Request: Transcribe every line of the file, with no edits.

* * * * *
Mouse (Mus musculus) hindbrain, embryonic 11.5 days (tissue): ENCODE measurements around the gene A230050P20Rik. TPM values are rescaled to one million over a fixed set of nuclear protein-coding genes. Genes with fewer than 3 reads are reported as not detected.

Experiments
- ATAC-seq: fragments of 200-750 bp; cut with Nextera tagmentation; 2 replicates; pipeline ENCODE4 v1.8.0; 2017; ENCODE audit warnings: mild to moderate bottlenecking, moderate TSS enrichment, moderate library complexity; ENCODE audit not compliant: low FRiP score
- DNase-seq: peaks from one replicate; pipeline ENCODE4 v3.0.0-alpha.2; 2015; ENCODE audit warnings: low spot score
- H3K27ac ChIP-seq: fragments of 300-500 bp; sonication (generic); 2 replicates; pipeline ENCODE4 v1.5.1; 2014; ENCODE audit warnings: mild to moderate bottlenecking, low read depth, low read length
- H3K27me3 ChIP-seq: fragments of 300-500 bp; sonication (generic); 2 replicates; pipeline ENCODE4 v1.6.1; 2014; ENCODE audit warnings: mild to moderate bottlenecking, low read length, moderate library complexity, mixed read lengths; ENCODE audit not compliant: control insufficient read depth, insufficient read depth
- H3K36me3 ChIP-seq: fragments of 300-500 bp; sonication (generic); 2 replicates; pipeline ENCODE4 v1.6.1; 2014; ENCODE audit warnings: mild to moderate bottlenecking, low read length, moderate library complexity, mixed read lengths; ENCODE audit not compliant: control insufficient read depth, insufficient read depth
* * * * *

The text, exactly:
Mouse (Mus musculus) hindbrain, embryonic 11.5 days (tissue): ENCODE measurements around the gene A230050P20Rik. TPM values are rescaled to one million over a fixed set of nuclear protein-coding genes. Genes with fewer than 3 reads are reported as not detected.

Experiments
- ATAC-seq: fragments of 200-750 bp; cut with Nextera tagmentation; 2 replicates; pipeline ENCODE4 v1.8.0; 2017; ENCODE audit warnings: mild to moderate bottlenecking, moderate TSS enrichment, moderate library complexity; ENCODE audit not compliant: low FRiP score
- DNase-seq: peaks from one replicate; pipeline ENCODE4 v3.0.0-alpha.2; 2015; ENCODE audit warnings: low spot score
- H3K27ac ChIP-seq: fragments of 300-500 bp; sonication (generic); 2 replicates; pipeline ENCODE4 v1.5.1; 2014; ENCODE audit warnings: mild to moderate bottlenecking, low read depth, low read length
- H3K27me3 ChIP-seq: fragments of 300-500 bp; sonication (generic); 2 replicates; pipeline ENCODE4 v1.6.1; 2014; ENCODE audit warnings: mild to moderate bottlenecking, low read length, moderate library complexity, mixed read lengths; ENCODE audit not compliant: control insufficient read depth, insufficient read depth
- H3K36me3 ChIP-seq: fragments of 300-500 bp; sonication (generic); 2 replicates; pipeline ENCODE4 v1.6.1; 2014; ENCODE audit warnings: mild to moderate bottlenecking, low read length, moderate library complexity, mixed read lengths; ENCODE audit not compliant: control insufficient read depth, insufficient read depth